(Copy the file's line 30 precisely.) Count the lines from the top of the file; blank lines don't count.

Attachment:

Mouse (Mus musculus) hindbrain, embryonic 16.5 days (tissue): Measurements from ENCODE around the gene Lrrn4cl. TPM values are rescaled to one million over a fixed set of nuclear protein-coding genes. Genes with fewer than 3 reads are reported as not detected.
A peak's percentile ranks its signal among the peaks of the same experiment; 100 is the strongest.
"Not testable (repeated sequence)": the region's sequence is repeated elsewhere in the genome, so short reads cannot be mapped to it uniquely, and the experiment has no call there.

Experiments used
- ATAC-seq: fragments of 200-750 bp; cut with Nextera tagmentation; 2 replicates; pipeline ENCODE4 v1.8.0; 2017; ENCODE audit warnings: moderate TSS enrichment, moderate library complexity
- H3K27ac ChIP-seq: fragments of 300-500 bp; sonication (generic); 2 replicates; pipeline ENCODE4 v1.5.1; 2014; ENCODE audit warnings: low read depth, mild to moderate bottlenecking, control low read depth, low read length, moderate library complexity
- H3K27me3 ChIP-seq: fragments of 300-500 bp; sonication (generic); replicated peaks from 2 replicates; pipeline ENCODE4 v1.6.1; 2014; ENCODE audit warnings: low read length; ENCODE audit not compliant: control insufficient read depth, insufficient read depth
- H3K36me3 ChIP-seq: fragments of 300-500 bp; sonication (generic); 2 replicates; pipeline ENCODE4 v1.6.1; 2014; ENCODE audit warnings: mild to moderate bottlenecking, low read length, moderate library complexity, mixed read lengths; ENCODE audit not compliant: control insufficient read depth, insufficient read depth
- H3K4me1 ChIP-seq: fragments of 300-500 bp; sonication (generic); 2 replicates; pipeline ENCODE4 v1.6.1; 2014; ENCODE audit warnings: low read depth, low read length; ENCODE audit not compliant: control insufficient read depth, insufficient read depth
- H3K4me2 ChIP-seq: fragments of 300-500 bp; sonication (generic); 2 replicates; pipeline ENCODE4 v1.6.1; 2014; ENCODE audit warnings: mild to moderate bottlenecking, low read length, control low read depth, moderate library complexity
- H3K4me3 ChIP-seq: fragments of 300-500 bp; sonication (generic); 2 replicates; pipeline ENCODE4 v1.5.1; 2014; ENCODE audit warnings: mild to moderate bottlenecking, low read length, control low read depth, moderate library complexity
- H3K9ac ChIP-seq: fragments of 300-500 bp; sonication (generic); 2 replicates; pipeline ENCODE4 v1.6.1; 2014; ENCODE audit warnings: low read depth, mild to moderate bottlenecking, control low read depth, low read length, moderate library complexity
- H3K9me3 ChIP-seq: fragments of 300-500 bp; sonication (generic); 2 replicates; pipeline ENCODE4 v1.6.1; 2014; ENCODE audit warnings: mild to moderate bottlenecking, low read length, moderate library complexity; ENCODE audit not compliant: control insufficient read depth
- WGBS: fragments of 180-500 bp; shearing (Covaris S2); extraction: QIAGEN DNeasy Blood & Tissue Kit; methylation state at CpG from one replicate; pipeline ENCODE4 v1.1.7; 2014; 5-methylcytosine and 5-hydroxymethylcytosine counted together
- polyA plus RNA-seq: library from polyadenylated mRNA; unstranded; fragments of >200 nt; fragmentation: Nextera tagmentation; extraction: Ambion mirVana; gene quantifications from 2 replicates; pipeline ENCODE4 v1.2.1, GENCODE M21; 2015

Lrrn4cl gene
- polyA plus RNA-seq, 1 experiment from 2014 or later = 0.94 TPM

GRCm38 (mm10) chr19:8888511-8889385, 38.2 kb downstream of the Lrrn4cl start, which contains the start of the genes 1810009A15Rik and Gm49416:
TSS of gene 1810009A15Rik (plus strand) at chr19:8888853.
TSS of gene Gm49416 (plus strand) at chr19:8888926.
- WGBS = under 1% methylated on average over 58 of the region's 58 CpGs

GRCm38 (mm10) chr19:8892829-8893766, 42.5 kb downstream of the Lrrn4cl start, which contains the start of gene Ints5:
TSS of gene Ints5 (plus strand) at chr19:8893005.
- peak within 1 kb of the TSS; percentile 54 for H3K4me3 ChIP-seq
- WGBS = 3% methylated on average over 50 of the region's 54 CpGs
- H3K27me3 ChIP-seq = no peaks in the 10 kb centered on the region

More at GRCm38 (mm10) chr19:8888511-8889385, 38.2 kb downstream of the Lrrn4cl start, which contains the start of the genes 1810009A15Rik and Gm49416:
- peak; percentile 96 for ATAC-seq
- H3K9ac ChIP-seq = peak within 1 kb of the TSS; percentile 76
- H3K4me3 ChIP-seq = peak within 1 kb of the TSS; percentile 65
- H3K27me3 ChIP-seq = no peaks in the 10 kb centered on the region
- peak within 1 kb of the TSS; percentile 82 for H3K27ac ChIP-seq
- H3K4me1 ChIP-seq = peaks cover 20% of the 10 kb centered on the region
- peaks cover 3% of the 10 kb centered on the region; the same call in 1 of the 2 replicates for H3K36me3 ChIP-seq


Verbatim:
- H3K4me3 ChIP-seq = peak within 1 kb of the TSS; percentile 65